In a long article dedicated to PlayStation games, Bloomberg Sony describes Sony as being very ‘conversational’. At the time when Microsoft is betting on the Xbox Game Pass to diversify its catalog, the Japanese would only have in mind its large exclusive licenses, those which bring it in the most and attract new players to the PlayStation ecosystem. Bloomberg says that some “small studios” have tried to impose their paw on Sony, but have rarely been treated to their fair value by the Japanese. Fortunately, the company would be aware of these excesses and would have started to make an effort.
The Last of Us and Uncharted at the heart of the tensions
Have you ever heard of the VASG (Visual Arts Service Group), the studio dedicated to finalizing PlayStation games? Based in San Diego, his mission is to help big studios (like Insomniac, Naughty Dog or Santa Monica) to finalize their projects, in order to eliminate the last bugs and make their games even more beautiful.
In his article, Bloomberg tells us that a few years ago, the VASG asked to take its independence. A team of 30 developers was formed and, to satisfy Sony, offered to develop “remakes” (which is generally very profitable). The studio wanted to recreate the first Uncharted (Naughty Dog) with new graphics, but Sony preferred to go for the first The Last of Us, a game released in 2013 considered one of the greatest masterpieces in video game history, also offered by Naughty Dog. The problem is that, gradually, the VASG lost its project. Commissioned by Sony to assist in finalizing the sequel to The Last of Us, which was released in 2020, the studio gradually passed under the orders of Naughty Dog before being completely absorbed. The whole is all the more distressing that one can wonder if a game released eight years ago, already remastered on PS4, really needed a remake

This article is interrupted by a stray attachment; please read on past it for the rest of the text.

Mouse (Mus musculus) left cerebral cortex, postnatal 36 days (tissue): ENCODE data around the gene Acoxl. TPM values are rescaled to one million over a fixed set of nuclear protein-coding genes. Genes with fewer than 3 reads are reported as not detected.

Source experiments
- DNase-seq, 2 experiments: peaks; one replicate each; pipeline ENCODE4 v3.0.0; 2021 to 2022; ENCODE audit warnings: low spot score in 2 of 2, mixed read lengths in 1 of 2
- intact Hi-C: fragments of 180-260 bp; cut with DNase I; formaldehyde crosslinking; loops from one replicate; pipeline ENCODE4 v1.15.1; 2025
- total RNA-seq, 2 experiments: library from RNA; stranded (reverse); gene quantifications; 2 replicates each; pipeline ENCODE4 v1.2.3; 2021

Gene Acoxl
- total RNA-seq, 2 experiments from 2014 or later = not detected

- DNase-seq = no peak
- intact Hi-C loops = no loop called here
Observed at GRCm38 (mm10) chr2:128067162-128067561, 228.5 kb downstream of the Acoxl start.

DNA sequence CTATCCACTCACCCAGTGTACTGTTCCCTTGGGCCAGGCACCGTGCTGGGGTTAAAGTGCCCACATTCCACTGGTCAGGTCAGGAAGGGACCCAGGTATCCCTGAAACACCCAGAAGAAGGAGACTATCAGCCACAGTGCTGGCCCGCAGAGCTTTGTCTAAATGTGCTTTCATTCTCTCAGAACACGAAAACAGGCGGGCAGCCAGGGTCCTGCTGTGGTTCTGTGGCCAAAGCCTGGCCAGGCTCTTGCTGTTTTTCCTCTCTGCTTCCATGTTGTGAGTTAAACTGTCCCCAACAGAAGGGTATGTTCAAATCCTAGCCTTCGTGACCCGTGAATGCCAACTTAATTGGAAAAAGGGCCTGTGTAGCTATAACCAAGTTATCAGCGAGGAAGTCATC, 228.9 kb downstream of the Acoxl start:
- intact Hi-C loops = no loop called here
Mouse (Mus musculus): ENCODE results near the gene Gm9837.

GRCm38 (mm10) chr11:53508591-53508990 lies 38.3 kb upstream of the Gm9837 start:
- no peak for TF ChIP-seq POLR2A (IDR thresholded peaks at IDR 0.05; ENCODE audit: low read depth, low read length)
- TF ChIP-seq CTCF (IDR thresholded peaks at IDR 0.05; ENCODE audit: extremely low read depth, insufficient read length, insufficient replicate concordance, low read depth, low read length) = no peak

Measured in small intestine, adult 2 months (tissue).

Another example cited by Bloomberg, the Bend studio, to whom we owe Day’s Gone, was not allowed to develop the sequel to his game released in 2019. Instead, Sony asked him to develop a multiplayer game based on a Naughty Dog license and… a new game Uncharted. So Bend found himself supervised by another studio, which he didn’t really like when he thought he had proven himself with Day’s Gone. Last month, Sony listened to his complaints and took those plans away from him, while allowing him to develop a new license. Proof that the Japanese know how to make the right decisions.
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Among other examples of Sony’s obsession with big licenses, Bloomberg cites many massive departures to Japan from studios developing Gravity rush and Everybody’s Golf, games that Sony no longer wants because of their limited international success. In short, for Sony, the future of the PS5 is called The Last of Us, Uncharted, God of war, Spider-Man and Ratchet and Clank. Guaranteed success, at the cost of other projects.